Brewery upgrades: Boiler modifications!

Two brews, two blocked boiler taps, is not a record I want to keep in the future! The time had come to replace the standard taps on my boilers, and to fit a decent hop-filter in the main boiler while I was at it. Before I started fiddling around with my two £90 bits of shiny stainless steel I searched the home-brewing forums for an idiots guide but couldn’t really find a conclusive post, with pictures, to guide a novice DIY-er like myself. Hopefully this write up of my experiences will go some way to helping other brewers take the plunge in modifying their kit too!

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First steps: Remove the standard tap, this is only hand tight and can just be unscrewed and removed. Once removed I needed to enlarge the hole in the boiler to 20mm (from c. 16mm) – this is done using a 20mm QMax cutter. As you can see this little metal punch is screwed on to the existing hole, and when tightened using an Allen key it punches a clean hole through the stainless steel. You can see in the third picture the tiny sliver of metal removed – this wasn’t cut centrally on purpose as I needed to slightly raise the hole height in order to fit the hop strainer!

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Next, take your Tank Coupling and a pair of washers and insert it through the now enlarged hole. Remember to add some PTFE tape at this point as you tighten this (like I didn’t) as the water, or worse still, the beer will leak from the boiler along the thread of the screw! These were then tightened with a pair of spanners to ensure a good solid fit!

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The Ball valve and Hop filter both simply screwed on to the Tank coupling, along with some more PTFE tape, and were tightened with a spanner. Raising the height of the hole by 2mm worked well as the Hop filter can be easily unscrewed and removed to aid cleaning the element plate of the boiler.

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Finally a Hose connecter was screwed onto the outside of the Ball valve, with some more PTFE tape. Food-grade silicon hosing then just slips onto the connector and helps guide the liquid to the next stage of the brewery with minimal fuss or splashing! The whole process was then repeated on my second boiler (the HLT) without the addition of another hop filter as that would only be holding water.

All in all, (excluding the time it took me to undo and redo the Tank Coupling to add PTFE tape) each boiler took perhaps 20 minutes to complete, and was relatively straight forward even for a novice like me! Most importantly it hasn’t leaked yet!!! I hope this has been of some use!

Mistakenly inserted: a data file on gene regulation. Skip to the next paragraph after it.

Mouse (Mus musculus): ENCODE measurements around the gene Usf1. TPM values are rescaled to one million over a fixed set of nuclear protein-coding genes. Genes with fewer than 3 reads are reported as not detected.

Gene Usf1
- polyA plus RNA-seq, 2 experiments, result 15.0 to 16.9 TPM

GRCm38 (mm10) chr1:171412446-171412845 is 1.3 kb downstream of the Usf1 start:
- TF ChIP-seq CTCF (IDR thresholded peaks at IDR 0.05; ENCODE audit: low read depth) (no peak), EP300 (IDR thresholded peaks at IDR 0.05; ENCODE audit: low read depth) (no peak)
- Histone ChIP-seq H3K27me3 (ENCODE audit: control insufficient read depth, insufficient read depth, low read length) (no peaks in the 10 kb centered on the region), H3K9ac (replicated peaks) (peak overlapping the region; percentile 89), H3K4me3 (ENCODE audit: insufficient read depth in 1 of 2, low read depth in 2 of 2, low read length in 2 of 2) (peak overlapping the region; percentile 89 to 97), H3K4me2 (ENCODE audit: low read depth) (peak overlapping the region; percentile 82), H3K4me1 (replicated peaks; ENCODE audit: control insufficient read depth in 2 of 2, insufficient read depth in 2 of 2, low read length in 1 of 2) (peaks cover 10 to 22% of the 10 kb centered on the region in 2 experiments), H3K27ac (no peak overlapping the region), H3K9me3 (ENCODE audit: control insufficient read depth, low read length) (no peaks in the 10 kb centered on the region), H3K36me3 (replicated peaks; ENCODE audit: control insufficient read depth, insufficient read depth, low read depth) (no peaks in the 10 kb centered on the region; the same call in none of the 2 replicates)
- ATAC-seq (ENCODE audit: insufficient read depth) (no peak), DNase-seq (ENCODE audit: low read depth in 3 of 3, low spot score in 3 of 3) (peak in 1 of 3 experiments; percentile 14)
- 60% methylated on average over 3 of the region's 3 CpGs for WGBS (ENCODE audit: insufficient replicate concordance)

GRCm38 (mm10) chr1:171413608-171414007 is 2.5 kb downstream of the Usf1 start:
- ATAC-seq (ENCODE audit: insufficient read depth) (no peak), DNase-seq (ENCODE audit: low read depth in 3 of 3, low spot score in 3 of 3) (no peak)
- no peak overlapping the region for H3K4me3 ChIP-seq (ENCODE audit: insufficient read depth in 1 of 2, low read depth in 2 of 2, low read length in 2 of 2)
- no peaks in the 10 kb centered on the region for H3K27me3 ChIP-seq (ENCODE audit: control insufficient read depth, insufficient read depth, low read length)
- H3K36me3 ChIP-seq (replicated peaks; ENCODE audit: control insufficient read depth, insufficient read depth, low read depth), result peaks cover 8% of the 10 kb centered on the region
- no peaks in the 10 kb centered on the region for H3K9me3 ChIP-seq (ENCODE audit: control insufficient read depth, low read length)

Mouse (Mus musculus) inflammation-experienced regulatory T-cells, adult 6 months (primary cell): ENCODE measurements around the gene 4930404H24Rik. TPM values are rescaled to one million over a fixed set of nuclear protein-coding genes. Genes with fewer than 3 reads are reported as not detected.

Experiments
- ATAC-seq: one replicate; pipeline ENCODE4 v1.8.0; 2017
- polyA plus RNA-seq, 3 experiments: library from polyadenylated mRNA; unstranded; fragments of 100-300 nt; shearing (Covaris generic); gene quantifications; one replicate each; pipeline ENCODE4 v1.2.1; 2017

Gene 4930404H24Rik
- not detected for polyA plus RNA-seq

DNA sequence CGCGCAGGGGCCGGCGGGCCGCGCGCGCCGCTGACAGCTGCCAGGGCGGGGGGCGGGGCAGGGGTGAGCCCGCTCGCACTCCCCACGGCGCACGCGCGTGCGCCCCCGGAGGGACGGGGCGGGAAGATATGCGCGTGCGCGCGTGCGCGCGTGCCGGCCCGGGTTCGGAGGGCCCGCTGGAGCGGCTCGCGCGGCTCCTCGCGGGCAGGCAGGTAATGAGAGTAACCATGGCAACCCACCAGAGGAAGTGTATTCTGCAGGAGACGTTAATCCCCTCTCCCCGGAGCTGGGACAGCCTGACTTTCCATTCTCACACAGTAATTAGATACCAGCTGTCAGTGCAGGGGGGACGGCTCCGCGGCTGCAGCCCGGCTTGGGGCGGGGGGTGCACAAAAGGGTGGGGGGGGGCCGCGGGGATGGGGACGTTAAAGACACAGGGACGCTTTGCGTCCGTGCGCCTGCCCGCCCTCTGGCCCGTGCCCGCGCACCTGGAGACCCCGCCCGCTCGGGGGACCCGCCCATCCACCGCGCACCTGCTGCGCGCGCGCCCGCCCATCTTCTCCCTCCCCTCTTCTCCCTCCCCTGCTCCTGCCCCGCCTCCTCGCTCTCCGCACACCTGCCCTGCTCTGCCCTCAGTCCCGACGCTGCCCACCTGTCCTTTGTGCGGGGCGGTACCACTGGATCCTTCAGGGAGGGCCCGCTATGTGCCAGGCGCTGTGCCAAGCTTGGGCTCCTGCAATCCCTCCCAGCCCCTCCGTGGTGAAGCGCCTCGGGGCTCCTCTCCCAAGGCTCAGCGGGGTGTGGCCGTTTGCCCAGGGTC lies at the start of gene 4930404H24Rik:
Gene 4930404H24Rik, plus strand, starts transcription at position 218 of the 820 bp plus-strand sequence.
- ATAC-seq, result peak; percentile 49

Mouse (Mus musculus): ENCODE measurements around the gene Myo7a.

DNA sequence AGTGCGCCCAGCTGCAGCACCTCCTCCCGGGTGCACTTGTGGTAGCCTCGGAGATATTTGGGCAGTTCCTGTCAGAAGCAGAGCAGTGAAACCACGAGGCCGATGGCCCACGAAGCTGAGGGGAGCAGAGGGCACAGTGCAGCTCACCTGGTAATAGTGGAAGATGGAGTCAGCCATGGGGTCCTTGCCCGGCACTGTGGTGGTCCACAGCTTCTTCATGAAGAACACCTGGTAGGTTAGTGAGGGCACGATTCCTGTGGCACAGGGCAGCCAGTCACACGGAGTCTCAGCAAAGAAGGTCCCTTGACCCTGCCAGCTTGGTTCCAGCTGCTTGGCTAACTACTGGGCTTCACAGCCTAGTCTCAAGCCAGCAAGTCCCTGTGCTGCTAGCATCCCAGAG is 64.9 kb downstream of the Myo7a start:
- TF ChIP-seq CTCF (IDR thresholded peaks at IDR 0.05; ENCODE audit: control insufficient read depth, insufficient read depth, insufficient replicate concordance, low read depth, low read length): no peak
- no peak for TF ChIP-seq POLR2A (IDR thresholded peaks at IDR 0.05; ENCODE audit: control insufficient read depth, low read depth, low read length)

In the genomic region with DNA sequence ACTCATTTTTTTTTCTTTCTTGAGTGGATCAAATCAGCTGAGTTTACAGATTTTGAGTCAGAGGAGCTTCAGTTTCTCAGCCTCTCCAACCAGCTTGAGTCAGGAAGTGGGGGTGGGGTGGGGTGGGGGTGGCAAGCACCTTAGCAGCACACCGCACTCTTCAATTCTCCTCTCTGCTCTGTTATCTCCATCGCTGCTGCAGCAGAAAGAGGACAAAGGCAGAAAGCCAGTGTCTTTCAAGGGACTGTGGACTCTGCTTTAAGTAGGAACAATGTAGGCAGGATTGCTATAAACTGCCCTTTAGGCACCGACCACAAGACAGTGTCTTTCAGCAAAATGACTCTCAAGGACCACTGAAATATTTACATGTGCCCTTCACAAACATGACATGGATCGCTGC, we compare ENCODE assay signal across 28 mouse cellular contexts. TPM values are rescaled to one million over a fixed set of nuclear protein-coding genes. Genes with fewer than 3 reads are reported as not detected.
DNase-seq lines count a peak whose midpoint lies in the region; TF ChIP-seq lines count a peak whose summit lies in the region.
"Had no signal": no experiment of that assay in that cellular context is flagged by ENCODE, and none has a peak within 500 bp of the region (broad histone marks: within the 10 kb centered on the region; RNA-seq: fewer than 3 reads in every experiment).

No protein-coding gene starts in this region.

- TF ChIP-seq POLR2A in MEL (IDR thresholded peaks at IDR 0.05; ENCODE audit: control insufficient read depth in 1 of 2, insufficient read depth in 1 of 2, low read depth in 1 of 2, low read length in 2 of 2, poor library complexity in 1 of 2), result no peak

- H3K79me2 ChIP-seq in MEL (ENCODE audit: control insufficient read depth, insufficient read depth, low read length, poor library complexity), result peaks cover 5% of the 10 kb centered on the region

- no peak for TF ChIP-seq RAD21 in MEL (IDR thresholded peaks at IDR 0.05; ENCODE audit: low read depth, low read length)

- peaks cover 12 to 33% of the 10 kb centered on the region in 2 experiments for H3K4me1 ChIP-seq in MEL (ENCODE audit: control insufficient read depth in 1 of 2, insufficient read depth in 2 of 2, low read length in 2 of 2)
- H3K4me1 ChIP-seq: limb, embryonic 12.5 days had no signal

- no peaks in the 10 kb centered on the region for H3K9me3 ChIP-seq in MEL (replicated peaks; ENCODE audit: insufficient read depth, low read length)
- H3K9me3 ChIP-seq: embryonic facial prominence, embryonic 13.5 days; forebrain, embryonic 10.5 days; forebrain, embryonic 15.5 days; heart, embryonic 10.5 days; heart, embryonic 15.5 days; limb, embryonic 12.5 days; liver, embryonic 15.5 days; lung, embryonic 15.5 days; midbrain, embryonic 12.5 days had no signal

Parts & Suppliers for those that are interested:    
P/N Description Qty Cost (inc VAT)
7786 15 mm x 1/2″ COMP x BSP PM, EXT THRD & BACKNUT 2 £13.97
14558 1/2″ BSP TM, HOSE TAIL ADAPTOR, S/S 2 £5.64
16829 S/S BALL VALVE, 1 PIECE 1/2″ BSP PF x F 2 £16.75
P/N Description Qty Cost (inc VAT)
76841 PTFE Tape White 12mm x 12m 1 £0.24
71287 Brass socket 1/2″ F to F Connector 1 £0.99    
P/N Description Qty Cost (inc VAT)
400000 Silicone Tube 1/2″ ( 12.7mm X 3.2mm ) 2m £12.00
846190 Bazooka 12″ Large Mash / Hop Screen 1 £7.92

Now, back to the brewing!

6 thoughts on “Brewery upgrades: Boiler modifications!

  1. Thanks for this, I have ordered all the parts and I shall be converting 3 boilers next week. Have the plastic washers held up OK?

  2. Excellent! Thanks for your reply, I’m hoping to build mine this week and get my first brew under my belt. Did you start all grain brewing after you had done some kits or did you jump straight in?

    • I started with three kit beers and two kit wines, but then moved on straight into all grain. Kits lack the control and ability to tinker with recipes, but they are a decent place to start if you don’t have a lot of space, or don’t want to ‘risk’ the money on setting up an all grain brewery before deciding if it’s really for you!

  3. I’ve been kit brewing for about a year now and I’ve loved it, I’ve done 35 brews including all the beers and wines. I dropped on some electric boilers on ebay for £40 each and I couldn’t resist! All my bits arrived today from BES along with a wort chiller, hop filter and false bottom from the homebrew shop. I need to build my brew stand, take delivery of the grain mill shall be embarking on my first AG :-). (Which is a kit but I guessed it would be a good place to start). The site is excellent by the way it’s been very usefull, I shall no doubt be stealing a few of your recipies in the near future!

    • My first AG was a Summer Lightening recipe kit. I figured by going with a pre-designed recipe if it came out rubbish then i’d know it was my fault in the process rather than me just picking a load of malts and hops and making a perfectly technical but horrible beer!
      Good luck with your first AG batch! (and welcome to the dark side!)

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